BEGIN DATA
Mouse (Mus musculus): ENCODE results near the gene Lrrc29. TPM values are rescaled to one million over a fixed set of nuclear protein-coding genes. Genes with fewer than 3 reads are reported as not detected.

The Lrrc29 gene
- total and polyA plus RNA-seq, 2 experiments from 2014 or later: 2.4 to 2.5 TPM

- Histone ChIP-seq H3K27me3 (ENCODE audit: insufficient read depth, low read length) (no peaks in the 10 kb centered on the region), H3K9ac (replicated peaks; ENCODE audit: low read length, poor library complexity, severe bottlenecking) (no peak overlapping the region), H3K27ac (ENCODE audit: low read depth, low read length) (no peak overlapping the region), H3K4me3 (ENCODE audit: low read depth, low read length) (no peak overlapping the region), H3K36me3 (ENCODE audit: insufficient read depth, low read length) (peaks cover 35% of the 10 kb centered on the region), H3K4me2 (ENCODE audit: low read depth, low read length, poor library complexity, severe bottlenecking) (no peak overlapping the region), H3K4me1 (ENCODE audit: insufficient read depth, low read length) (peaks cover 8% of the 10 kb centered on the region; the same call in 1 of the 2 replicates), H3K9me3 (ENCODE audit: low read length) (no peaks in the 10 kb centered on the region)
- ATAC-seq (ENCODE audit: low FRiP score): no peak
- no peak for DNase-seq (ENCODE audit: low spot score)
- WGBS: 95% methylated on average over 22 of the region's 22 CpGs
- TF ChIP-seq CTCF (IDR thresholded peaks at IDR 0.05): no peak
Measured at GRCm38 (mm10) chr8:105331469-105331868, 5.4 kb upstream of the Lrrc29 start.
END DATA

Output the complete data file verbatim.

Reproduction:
Mouse (Mus musculus): ENCODE results near the gene Lrrc29. TPM values are rescaled to one million over a fixed set of nuclear protein-coding genes. Genes with fewer than 3 reads are reported as not detected.

The Lrrc29 gene
- total and polyA plus RNA-seq, 2 experiments from 2014 or later: 2.4 to 2.5 TPM

- Histone ChIP-seq H3K27me3 (ENCODE audit: insufficient read depth, low read length) (no peaks in the 10 kb centered on the region), H3K9ac (replicated peaks; ENCODE audit: low read length, poor library complexity, severe bottlenecking) (no peak overlapping the region), H3K27ac (ENCODE audit: low read depth, low read length) (no peak overlapping the region), H3K4me3 (ENCODE audit: low read depth, low read length) (no peak overlapping the region), H3K36me3 (ENCODE audit: insufficient read depth, low read length) (peaks cover 35% of the 10 kb centered on the region), H3K4me2 (ENCODE audit: low read depth, low read length, poor library complexity, severe bottlenecking) (no peak overlapping the region), H3K4me1 (ENCODE audit: insufficient read depth, low read length) (peaks cover 8% of the 10 kb centered on the region; the same call in 1 of the 2 replicates), H3K9me3 (ENCODE audit: low read length) (no peaks in the 10 kb centered on the region)
- ATAC-seq (ENCODE audit: low FRiP score): no peak
- no peak for DNase-seq (ENCODE audit: low spot score)
- WGBS: 95% methylated on average over 22 of the region's 22 CpGs
- TF ChIP-seq CTCF (IDR thresholded peaks at IDR 0.05): no peak
Measured at GRCm38 (mm10) chr8:105331469-105331868, 5.4 kb upstream of the Lrrc29 start.